Student Voices: TDSB Math Tutors

Hi my name is Richard Leung. What makes me interested in being a tutor is that I aspire to be a teacher and to teach Math to high school students. I actually heard about CCP tutoring from one of my profs who taught SMC 313 (Catholic Schools in Ontario). He knew I was interested in being a teacher and thought that it was a great opportunity for me to gain more experience, so he recommended this program to me. Since I always wanted to be a high school math teacher, naturally I was interested. Since Mathematics is one of my majors at U of T, I believed I was capable of being a volunteer math tutor. Throughout my time at U of T, I always helped my friends who were struggling in courses. When I did help them I was able to make a difference and helped them succeed when they believed that they couldn’t. I want to do the same for the high school students I am currently working with.

I currently volunteer in Vaughan Road Academy. When I first arrived, I was greeted warmly by all the teachers and staff there. I was given a tour around the school and it is a very nicely designed school. I’m usually there for the entire school day on Friday (since I have no classes on Friday). The extra work gives me a lot of experience, and there are a lot of situations that I encounter. The guidance counselor calls a student to the guidance office, and I work with students there. Sometimes, I sit in on a class and answer any students questions.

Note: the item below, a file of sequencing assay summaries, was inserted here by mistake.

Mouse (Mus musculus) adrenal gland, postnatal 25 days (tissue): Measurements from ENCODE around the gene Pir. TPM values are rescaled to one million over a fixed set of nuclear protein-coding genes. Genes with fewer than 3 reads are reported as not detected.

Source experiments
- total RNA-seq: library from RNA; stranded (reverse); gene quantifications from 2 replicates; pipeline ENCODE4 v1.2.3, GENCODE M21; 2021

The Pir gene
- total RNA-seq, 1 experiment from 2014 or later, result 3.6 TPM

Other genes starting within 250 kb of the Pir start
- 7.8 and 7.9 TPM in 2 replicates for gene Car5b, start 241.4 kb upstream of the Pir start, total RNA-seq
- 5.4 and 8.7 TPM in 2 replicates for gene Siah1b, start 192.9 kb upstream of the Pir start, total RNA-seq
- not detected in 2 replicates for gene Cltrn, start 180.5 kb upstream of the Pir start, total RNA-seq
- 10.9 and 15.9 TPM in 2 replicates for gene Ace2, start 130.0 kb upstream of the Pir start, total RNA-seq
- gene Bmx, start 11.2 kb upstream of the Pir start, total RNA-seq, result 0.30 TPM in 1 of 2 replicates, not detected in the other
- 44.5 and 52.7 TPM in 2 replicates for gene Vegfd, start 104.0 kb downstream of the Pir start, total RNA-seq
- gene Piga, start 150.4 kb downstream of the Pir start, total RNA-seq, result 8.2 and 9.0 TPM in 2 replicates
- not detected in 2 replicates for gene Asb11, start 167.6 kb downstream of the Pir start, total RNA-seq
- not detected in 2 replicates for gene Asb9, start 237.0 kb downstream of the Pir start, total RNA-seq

I’ve enjoyed my tutoring experience so far. The students are very respectful and I respect them too. What I have found challenging in this experience is to adjust to what the students are learning. Sometimes, I have to recognize that students do not know as much as I do about a certain topic. It is also challenging to adjust to students in different grade levels and different academic levels (applied, academic, IB etc.). Since they all learn different math concepts at each level , its difficult to switch back and forth between each student’s needs.


Learning while doing

Written by Kelvin Chow

My name is Kelvin, and I am a recent social science graduate, Class of 2015. I joined this great family of CCP in the winter of 2014 when I participated in the TDSB tutor program for the first time, as a social science and English Language Learning-focused tutor. I enjoyed it!

My initial reasons for joining this program were simple. I thought to myself, “well, you did have some volunteer tutoring experience before, and taking two hours per week is not a lot. Why not?”

But soon, when I actually stepped into my assigned high school, I changed my mind.

This mind-change for me, is the biggest difference between my past tutoring experience and tutoring with the CCP. I had  more time to interact with students, and I found myself delving into topics that were beyond textbooks and essays. This opportunity, especially during my first semester of tutoring, was essential for me as a social science student. I was assigned to one of the alternative schools and I learned a lot.

TDSB teachers were nice, and were willing to discuss ideas and provide opportunities on top of holding normal tutoring sessions (it was an exceptional case indeed, but I actually got to lead some minor assignments in my ELL class last year. I got to facilitate dictations and take part in listening to their presentation assignments).